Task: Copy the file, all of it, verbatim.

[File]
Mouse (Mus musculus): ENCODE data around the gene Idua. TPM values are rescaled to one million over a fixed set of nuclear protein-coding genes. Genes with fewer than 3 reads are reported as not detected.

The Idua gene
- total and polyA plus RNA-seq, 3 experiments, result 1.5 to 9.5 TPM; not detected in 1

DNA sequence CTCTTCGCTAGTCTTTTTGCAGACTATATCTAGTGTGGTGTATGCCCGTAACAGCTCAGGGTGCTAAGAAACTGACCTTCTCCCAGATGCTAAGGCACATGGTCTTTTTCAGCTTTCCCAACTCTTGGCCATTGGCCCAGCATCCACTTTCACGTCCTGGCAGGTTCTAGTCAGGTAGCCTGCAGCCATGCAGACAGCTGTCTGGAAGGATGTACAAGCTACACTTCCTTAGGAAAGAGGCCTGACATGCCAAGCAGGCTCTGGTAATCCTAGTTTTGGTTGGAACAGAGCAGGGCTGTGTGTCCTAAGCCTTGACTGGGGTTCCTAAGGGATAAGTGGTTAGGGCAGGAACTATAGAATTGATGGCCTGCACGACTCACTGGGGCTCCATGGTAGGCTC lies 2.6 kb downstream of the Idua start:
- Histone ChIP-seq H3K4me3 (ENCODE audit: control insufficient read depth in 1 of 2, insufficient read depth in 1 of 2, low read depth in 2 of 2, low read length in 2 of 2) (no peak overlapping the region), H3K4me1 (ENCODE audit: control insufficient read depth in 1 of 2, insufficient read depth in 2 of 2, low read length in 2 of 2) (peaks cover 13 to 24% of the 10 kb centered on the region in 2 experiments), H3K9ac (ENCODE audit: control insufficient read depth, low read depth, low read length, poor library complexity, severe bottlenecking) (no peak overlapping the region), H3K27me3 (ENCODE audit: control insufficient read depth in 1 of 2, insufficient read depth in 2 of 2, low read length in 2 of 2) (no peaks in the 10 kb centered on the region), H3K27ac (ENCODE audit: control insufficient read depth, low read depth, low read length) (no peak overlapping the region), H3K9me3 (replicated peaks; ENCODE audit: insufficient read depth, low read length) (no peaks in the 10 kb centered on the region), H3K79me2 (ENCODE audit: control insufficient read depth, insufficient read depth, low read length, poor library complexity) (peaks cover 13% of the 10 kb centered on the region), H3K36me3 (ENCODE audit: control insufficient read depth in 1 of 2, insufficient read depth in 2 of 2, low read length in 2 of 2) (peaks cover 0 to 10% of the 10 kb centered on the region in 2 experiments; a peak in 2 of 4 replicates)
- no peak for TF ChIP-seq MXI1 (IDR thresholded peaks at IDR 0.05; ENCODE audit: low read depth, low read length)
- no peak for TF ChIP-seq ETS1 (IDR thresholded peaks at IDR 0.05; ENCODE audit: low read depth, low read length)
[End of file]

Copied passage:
Mouse (Mus musculus): ENCODE data around the gene Idua. TPM values are rescaled to one million over a fixed set of nuclear protein-coding genes. Genes with fewer than 3 reads are reported as not detected.

The Idua gene
- total and polyA plus RNA-seq, 3 experiments, result 1.5 to 9.5 TPM; not detected in 1

DNA sequence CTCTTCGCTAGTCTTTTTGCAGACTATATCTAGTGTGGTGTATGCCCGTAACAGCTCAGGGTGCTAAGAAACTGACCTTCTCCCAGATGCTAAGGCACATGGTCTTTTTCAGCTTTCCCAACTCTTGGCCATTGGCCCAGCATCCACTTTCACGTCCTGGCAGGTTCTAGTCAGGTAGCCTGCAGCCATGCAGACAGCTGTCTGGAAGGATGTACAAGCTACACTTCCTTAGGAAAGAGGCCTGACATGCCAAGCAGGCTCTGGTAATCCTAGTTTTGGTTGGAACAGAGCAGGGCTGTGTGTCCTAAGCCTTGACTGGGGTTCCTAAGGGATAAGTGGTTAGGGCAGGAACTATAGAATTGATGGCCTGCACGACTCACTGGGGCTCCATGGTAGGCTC lies 2.6 kb downstream of the Idua start:
- Histone ChIP-seq H3K4me3 (ENCODE audit: control insufficient read depth in 1 of 2, insufficient read depth in 1 of 2, low read depth in 2 of 2, low read length in 2 of 2) (no peak overlapping the region), H3K4me1 (ENCODE audit: control insufficient read depth in 1 of 2, insufficient read depth in 2 of 2, low read length in 2 of 2) (peaks cover 13 to 24% of the 10 kb centered on the region in 2 experiments), H3K9ac (ENCODE audit: control insufficient read depth, low read depth, low read length, poor library complexity, severe bottlenecking) (no peak overlapping the region), H3K27me3 (ENCODE audit: control insufficient read depth in 1 of 2, insufficient read depth in 2 of 2, low read length in 2 of 2) (no peaks in the 10 kb centered on the region), H3K27ac (ENCODE audit: control insufficient read depth, low read depth, low read length) (no peak overlapping the region), H3K9me3 (replicated peaks; ENCODE audit: insufficient read depth, low read length) (no peaks in the 10 kb centered on the region), H3K79me2 (ENCODE audit: control insufficient read depth, insufficient read depth, low read length, poor library complexity) (peaks cover 13% of the 10 kb centered on the region), H3K36me3 (ENCODE audit: control insufficient read depth in 1 of 2, insufficient read depth in 2 of 2, low read length in 2 of 2) (peaks cover 0 to 10% of the 10 kb centered on the region in 2 experiments; a peak in 2 of 4 replicates)
- no peak for TF ChIP-seq MXI1 (IDR thresholded peaks at IDR 0.05; ENCODE audit: low read depth, low read length)
- no peak for TF ChIP-seq ETS1 (IDR thresholded peaks at IDR 0.05; ENCODE audit: low read depth, low read length)